What it comes down to is that many recreational runners don’t train as intensely as they should. The reason? Intense training is hard. There’s an element of suffering, which is why Smoliga says that “it’s easier to maintain suboptimal performance year after year than it is to maintain peak performance.” But a 35-year-old who starts intense training tomorrow will perform better than ever for the next 10 years because she’s never pushed her physiological limits. For example, she might be genetically capable of running a 3:30 marathon, but her fitness level might allow her only to run a 5:00. In 10 years, while her genetic capability may diminish to allow her to run only a 4:00, increased training may get her close to her maximum, maybe to a 4:05.
“Age is no excuse,” says Smoliga. “If a 40-year-old says he’s slower than a 25-year-old, I’m not sure that counts anymore. Our bodies are capable of performing at a high level later in life than we think.” Life gets in the way, of course: Families and careers make training more difficult as we age. But life doesn’t have to get in the way so soon.
Of course, 40-year-olds can’t train like 25-year-olds. They have to train smarter. Many people stop improving because they train the same way for years. “Many recreational runners keep doing the same thing,” Smoliga says. “If anything, they just make their long runs longer, or they increase the distance of their daily runs. If somebody is already capable of running 26.2 miles at a relatively slow pace, more running at the same pace won’t help them run faster.”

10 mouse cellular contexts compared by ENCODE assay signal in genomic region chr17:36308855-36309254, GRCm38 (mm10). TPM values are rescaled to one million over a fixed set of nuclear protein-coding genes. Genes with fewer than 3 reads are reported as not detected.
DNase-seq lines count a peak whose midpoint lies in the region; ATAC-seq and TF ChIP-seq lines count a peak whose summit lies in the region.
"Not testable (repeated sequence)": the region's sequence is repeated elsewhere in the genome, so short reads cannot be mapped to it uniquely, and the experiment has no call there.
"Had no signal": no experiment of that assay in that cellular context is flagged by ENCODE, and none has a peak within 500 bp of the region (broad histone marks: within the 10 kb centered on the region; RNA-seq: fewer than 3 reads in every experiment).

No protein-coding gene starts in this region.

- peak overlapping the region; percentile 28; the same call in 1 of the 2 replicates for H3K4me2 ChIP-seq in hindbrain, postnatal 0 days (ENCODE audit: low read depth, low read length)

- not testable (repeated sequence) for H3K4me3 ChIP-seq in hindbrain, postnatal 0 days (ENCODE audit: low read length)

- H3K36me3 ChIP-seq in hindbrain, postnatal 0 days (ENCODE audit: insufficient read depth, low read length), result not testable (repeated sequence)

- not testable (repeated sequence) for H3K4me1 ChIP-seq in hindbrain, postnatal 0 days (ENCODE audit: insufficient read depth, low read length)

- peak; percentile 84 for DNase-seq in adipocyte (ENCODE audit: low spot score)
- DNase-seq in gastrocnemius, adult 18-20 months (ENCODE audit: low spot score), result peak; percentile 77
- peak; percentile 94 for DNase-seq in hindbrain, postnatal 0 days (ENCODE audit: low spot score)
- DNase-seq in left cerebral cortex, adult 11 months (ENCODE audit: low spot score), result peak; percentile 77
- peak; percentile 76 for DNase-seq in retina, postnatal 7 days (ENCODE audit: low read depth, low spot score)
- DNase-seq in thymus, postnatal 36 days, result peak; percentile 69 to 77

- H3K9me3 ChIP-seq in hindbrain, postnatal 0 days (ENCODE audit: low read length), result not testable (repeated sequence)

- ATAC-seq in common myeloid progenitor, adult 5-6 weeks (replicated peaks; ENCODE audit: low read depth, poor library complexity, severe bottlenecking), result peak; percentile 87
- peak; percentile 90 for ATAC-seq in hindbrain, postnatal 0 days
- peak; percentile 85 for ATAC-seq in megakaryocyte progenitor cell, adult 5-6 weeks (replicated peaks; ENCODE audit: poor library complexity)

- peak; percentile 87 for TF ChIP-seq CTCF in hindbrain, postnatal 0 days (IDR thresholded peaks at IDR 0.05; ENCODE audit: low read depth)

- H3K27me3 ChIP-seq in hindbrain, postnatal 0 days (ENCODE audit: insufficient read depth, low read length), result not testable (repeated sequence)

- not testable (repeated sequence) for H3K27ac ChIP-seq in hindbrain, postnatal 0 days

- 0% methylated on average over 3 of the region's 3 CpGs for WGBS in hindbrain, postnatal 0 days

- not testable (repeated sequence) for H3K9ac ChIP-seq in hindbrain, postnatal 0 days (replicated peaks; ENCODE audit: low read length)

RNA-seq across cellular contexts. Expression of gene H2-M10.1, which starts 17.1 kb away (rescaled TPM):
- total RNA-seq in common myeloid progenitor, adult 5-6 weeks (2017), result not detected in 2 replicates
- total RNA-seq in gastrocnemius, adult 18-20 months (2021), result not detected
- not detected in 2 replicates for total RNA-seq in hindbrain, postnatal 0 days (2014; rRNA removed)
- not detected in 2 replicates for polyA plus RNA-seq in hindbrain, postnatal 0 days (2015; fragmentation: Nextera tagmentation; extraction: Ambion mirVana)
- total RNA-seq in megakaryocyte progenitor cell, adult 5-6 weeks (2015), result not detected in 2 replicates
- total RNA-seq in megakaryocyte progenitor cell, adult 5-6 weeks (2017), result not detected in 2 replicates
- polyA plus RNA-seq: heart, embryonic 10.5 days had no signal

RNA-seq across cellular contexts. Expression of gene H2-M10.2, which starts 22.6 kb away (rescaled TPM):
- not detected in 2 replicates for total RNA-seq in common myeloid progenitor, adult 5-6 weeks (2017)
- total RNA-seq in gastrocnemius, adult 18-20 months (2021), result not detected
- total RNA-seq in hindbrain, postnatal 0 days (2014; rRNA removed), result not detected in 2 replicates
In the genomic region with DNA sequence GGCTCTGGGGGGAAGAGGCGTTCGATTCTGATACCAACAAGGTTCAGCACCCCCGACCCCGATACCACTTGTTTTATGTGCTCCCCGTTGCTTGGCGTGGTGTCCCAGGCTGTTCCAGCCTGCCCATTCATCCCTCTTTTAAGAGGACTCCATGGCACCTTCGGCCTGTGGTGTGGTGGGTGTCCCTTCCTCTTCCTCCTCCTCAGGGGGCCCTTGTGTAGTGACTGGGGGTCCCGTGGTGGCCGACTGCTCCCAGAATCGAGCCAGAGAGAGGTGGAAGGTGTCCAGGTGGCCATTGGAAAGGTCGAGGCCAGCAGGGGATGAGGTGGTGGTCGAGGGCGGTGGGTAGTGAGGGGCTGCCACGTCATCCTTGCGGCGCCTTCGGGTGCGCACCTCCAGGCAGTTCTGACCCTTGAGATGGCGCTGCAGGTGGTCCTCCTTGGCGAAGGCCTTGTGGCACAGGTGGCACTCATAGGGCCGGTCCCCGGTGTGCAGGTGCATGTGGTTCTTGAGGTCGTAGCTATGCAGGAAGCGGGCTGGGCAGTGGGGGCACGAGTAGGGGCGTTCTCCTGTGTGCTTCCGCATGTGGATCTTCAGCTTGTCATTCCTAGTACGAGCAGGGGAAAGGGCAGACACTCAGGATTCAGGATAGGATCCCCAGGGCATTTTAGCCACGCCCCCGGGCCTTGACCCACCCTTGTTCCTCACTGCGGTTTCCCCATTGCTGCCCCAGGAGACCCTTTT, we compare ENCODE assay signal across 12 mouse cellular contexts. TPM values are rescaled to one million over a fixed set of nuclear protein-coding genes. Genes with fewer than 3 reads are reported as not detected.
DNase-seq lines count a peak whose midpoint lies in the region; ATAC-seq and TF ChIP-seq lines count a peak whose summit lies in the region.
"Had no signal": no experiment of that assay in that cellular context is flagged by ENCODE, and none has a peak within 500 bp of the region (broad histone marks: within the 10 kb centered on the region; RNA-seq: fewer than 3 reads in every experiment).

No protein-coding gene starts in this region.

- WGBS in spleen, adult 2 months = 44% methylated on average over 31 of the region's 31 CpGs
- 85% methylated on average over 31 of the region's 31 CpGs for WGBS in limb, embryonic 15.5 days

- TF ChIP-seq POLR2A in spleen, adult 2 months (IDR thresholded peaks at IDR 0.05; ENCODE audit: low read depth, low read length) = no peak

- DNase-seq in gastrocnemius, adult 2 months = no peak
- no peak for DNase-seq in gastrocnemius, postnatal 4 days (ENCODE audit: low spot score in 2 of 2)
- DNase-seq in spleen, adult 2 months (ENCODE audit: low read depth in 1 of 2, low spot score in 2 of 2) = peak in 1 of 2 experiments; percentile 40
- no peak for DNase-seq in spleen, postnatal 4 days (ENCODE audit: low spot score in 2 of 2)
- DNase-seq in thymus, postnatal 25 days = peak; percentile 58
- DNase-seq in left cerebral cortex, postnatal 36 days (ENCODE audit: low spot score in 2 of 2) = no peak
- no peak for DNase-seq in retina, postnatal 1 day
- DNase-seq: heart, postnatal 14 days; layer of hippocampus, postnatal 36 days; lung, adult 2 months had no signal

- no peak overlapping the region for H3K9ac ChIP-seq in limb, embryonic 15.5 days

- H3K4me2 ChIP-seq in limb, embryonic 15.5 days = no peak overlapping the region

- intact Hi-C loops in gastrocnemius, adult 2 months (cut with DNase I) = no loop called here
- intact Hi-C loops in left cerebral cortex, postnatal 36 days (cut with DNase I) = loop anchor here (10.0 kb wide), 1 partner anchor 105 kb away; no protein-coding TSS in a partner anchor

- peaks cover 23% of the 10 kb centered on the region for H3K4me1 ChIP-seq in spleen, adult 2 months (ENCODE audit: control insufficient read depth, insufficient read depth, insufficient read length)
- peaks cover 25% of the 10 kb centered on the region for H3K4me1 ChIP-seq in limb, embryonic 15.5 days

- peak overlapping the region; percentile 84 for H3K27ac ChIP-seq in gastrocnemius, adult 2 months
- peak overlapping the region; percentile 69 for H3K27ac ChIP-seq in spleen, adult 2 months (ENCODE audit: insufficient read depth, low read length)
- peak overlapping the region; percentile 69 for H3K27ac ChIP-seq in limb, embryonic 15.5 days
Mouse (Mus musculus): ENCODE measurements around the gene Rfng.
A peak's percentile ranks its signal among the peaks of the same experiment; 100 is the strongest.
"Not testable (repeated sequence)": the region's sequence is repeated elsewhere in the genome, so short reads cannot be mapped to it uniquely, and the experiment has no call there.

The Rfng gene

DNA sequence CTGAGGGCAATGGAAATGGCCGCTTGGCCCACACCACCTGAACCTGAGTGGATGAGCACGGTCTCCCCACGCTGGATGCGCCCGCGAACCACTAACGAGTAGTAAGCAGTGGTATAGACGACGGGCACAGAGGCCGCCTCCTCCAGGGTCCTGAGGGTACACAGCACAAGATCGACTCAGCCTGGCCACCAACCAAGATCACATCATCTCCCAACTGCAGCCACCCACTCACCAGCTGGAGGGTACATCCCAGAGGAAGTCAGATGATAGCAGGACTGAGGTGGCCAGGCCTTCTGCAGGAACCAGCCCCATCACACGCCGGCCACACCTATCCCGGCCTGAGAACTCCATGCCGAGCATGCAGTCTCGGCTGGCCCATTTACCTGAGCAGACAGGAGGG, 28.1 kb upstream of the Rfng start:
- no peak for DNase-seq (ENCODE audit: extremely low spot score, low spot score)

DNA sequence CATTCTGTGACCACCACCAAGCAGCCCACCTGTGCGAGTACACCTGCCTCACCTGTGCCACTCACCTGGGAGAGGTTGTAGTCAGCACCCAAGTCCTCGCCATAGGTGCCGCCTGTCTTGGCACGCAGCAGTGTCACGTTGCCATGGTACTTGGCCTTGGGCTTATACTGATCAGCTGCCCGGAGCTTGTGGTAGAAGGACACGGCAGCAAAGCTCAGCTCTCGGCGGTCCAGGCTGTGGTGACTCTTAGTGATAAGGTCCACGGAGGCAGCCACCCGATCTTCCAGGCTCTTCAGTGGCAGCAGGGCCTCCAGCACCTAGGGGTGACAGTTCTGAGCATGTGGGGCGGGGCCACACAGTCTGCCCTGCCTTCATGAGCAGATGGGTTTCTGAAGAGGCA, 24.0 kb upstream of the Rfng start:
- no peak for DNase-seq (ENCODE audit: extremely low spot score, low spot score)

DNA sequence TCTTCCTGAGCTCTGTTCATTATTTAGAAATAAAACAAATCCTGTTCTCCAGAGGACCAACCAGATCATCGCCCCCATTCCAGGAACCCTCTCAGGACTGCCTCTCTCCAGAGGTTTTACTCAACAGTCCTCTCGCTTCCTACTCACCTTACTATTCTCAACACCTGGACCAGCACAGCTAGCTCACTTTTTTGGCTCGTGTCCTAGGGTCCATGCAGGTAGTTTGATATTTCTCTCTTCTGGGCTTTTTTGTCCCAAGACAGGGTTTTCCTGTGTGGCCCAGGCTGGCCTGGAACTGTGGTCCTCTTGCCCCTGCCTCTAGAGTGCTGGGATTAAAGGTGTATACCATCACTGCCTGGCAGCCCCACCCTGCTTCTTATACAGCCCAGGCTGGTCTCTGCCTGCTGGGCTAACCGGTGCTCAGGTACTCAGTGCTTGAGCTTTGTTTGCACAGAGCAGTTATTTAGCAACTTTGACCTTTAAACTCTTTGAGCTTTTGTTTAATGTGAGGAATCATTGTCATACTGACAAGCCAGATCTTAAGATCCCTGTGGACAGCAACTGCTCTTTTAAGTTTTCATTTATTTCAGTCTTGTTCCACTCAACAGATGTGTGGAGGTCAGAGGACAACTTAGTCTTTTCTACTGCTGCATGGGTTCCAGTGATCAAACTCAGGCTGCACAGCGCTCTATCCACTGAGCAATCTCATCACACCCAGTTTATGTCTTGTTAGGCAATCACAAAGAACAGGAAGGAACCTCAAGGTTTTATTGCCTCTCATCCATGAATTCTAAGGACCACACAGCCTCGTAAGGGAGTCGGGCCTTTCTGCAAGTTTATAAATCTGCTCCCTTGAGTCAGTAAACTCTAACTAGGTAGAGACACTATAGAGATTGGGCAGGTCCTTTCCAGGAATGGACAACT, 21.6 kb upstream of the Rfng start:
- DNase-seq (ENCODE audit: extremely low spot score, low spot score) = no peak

Speed work through interval training is an easy way to get faster by improving aerobic capacity. But speed work means oxygen debt — which means discomfort. Zavorsky recommends interval training twice a week to maintain capacity, workouts like mile repeats at your half-marathon pace or half-mile repeats at your five-mile-race pace. Smoliga says that “even running five miles hard can benefit a marathon runner. Or a 10-mile run with a few hard surges thrown in will achieve both endurance training and some speed training.”
A critical part of any training program is recovery after those workouts. But recovery doesn’t mean relaxing. Rachel Miller, a physical therapist and certified running coach at ProAction Physical Therapy in Rockville, Md., recommends giving your body more recovery time through active rest. This involves incorporating other types of exercise into your routine so your legs stay fresh.
“You don’t have to train less, but you have to train smarter. Have a purpose to each of your runs,” says Miller. Active rest might mean walking, swimming or easy spinning. “Recovery is underrated, and rest time becomes more important as we age. Running on fatigued legs invites injury.”
Recovery actually trains your body to tolerate longer and faster runs. And if you’re new to speed work, Miller suggests finding a running group or a partner.
“Misery loves company,” she says. So if you’re going to suffer, at least suffer collectively.
Opipari is a former track coach and founder of Persuasive Matters, a legal-writing consulting company. You can reach him at firstname.lastname@example.org.